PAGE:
Northern California Native Predators Series: Rattlesnakes


    Western Diamondback Rattlesnake (Crotalus atrox) coiled to strike, Texas, USA

    Let’s be honest: there has been a lot of crazy stuff in the news lately with respect to people (especially kids) being attacked by animals. And while most of these events have been very unfortunate yet very rare occurrences, the momma bear in me starts to wonder what native predators live in my own backyard!

    So here is the first post in a series that will explore local predators inhabiting Northern California. If you are a San Fran resident, perhaps your most life-threatening encounter is with someone racing to catch the BART, but if you live on the peninsula or enjoy going hiking, biking or running in nature, then keep reading.

    After reading this article about a recent invasion of Rattlesnakes in San Carlos, I decided my first segment needed to cover these slithery rattlers to learn more about them, because unfortunately my anxiety can often present more like ignorant paranoia. When I went for a run this weekend, I was hyper-vigilant anytime I ran by a grass field, 100% convinced that a Rattlesnake was in my midst and ready to pounce at any second!

    Below you will find information I gathered from California’s website.

    Rattlesnakes: California’s only native venomous snake

    How and Why Snakebites happen:

    • Rattlesnakes are generally not aggressive, but may strike if they feel threatened or deliberately provoked. If given space they will usually retreat
    • Rattlers hiss and rattle their tails as a sign that they feel threatened and might strike
    • Most snakebites occur when the snake is handled or accidentally touched by someone walking or climbing
    • The majority of snakebites occur on the hands, feet and ankles
    • Rattlesnake bites rarely cause serious injury: there are a reported 800 rattlesnake bites per year with only 1-2 deaths
    • Most bites occur between April and October when people and snakes are most active outdoors
    • About 25% of bites are “dry”, meaning no venom was injected; these bites still require medical attention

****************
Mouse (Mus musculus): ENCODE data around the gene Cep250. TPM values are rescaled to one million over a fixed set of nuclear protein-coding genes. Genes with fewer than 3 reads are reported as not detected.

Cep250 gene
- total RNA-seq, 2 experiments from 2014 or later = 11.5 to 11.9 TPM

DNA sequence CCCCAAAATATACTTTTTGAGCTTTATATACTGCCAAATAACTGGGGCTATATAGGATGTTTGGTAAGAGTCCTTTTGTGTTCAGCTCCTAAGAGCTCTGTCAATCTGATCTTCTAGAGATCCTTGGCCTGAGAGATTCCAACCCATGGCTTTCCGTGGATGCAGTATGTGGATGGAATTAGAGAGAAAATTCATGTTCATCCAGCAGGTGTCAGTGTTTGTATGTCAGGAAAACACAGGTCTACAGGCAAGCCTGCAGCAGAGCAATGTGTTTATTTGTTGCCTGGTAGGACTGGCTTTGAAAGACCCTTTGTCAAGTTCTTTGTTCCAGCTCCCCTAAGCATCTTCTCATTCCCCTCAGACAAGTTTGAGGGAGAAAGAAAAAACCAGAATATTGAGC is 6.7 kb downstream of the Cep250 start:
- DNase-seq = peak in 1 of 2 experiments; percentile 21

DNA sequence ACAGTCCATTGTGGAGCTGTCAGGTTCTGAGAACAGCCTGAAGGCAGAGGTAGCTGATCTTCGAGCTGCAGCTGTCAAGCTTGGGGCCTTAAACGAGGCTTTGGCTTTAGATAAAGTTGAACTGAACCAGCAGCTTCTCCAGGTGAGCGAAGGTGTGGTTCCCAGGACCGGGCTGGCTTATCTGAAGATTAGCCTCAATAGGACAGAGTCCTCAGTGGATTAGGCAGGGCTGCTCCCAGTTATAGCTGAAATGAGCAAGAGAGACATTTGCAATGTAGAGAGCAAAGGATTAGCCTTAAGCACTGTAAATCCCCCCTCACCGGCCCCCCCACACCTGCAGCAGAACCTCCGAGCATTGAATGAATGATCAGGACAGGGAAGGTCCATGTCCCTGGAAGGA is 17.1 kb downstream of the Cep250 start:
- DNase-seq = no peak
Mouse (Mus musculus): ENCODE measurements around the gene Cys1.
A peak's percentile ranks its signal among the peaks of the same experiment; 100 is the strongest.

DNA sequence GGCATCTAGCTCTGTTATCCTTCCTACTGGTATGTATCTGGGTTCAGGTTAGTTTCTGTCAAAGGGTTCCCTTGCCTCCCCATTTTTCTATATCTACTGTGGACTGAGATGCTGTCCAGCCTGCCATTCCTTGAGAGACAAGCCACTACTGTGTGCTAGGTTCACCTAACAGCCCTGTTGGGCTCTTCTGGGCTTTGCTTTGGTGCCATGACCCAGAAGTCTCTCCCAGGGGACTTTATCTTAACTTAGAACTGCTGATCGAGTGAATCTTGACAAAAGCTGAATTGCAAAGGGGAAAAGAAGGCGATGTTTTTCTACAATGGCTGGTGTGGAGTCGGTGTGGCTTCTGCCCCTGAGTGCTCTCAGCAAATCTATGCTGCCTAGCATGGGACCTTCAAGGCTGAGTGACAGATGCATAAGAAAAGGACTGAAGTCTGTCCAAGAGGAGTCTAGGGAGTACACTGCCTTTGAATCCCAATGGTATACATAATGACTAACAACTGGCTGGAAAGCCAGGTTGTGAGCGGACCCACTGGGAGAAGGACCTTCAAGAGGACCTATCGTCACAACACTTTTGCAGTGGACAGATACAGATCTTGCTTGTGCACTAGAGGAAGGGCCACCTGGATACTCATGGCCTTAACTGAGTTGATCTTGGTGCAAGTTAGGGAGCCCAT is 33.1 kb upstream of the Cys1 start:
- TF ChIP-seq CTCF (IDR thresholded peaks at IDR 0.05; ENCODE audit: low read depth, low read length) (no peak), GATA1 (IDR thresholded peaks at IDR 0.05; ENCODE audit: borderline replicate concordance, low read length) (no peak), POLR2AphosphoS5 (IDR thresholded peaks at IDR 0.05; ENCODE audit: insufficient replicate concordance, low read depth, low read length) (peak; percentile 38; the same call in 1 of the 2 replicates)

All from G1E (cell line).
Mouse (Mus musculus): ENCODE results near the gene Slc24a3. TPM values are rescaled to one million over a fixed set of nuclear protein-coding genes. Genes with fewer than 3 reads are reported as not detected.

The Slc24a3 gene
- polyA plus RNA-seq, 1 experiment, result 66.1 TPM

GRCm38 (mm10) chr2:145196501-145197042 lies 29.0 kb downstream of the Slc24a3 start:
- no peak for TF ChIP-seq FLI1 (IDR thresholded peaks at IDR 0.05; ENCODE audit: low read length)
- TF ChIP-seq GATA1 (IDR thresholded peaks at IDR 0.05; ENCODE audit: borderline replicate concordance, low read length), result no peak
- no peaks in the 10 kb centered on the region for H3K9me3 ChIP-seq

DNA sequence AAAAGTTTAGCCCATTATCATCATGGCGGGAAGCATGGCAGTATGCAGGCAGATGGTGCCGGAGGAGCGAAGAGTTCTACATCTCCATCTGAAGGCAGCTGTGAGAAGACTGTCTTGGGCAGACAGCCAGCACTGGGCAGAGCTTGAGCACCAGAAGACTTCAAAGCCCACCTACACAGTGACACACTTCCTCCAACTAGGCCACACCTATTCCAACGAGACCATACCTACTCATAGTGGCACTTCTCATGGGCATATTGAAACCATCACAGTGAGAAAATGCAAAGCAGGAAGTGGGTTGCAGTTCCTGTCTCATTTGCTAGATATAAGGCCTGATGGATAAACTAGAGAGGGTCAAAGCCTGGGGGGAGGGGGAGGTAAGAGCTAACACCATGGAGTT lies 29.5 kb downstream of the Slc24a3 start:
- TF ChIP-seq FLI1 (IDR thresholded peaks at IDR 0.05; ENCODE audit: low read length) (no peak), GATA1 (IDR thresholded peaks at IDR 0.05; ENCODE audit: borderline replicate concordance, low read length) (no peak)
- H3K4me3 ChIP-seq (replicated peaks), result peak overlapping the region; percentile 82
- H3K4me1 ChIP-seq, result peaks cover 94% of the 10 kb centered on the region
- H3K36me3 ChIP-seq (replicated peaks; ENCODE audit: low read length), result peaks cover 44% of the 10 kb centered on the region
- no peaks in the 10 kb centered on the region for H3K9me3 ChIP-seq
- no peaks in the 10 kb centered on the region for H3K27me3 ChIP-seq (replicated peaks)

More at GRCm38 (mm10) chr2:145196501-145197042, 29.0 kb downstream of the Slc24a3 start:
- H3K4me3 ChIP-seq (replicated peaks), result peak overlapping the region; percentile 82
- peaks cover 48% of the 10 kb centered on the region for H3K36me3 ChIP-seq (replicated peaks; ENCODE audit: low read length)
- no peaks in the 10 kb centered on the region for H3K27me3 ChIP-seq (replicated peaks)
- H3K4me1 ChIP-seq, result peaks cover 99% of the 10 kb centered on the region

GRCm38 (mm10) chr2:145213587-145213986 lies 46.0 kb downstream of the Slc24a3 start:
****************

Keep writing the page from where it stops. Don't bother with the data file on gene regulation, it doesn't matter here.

Ways to Prevent Rattle Snake Bites:

    • When hiking, stick to well-used trails, wear over-the-ankle hiking boots and loose-fitting long pants. Avoid tall grass, weeds and heavy underbrush. Never go barefoot!
    • Do not step or place hands where you cannot see
    • Check out stumps or logs before sitting down, and shake out sleeping bags before use
    • Never grab “sticks” or “branches” while swimming in lakes and rivers. Rattlesnakes can swim!
    • Teach children early to respect snakes and to leave them alone. Children are naturally curious and will pick up snakes.

    Distinguishing Features of A Rattlesnake:

    • Heavy-bodied, blunt-tailed snake with one or more rattles on the tail
    • Triangular-shaped head, much broader at the back than at the front, and a distinct “neck” region
    • A series of dark and light bands near the tail, just before the rattles which are different from the markings on the rest of the body
    • Just to confuse things, rattles may not always be present, as they are often lost through breakage and are not always developed in the young

    How to Keep Snakes out of your Yard:

    • Make a “rattlesnake proof” fence out of solid or mesh material. It should be at least three feet high with the bottom buried a few inches in the ground. Slant your fence outward at about a 30-degree angle.
    • Remove piles of boards or rocks around the home.
    • Avoid having open garbage bins, pools or other sitting sources of water

    What to do in the Event of a Snakebite:

    The California Poison Control Center advises:

    • Stay calm: Generally, the most serious effect of a rattlesnake bite to an adult is local tissue damage which needs to be treated. Children, because they are smaller, are in more danger if they are bitten
    • Wash the bite area gently with soap and water
    • Remove watches, rings, etc, which may constrict swelling
    • Immobilize the affected area and keep it below the heart
    • Transport safely to the nearest medical facility ASAP

    Fun Facts:

    • Rattlesnakes mothers incubate their own eggs and give birth to live young
    • They are the newest and most evolved species of snake in the world
    • Venom is composed of neurotoxins (attack nervous system) and/or hemotoxins (attack circulatory system)
    • Snakes can meter the dosage of venom to prey
    • Rattlers live in dens and will often share the same one generation after generation

    All above information was provided by

    Next up? Mountain Lions!


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    Meredith is a transplant to the Bay Area and has fallen in love with the weather, gorgeous scenery, and plethora of local wineries. A wife and mother of two, she works part-time as a Child and Adolescent Psychiatrist. She hails from Texas, where she attended the University of Texas and will always bleed orange. She then moved to Washington DC to attend Georgetown's School of Medicine, where she fell in love with her future husband, a fellow student, and has been happily married for almost a decade. She and her husband lived in Cincinnati, Ohio for several years for their medical training and found it the perfect place to start a family. She relocated to the Bay Area a few years ago and has quickly adapted to West Coast living. Meredith enjoys the balance of part-time working and full-time parenting and loves to write about this ongoing struggle. In her persistent drive to find more "me time", she actively pursues her interests in reading, running, soccer, baking, and wine tasting.


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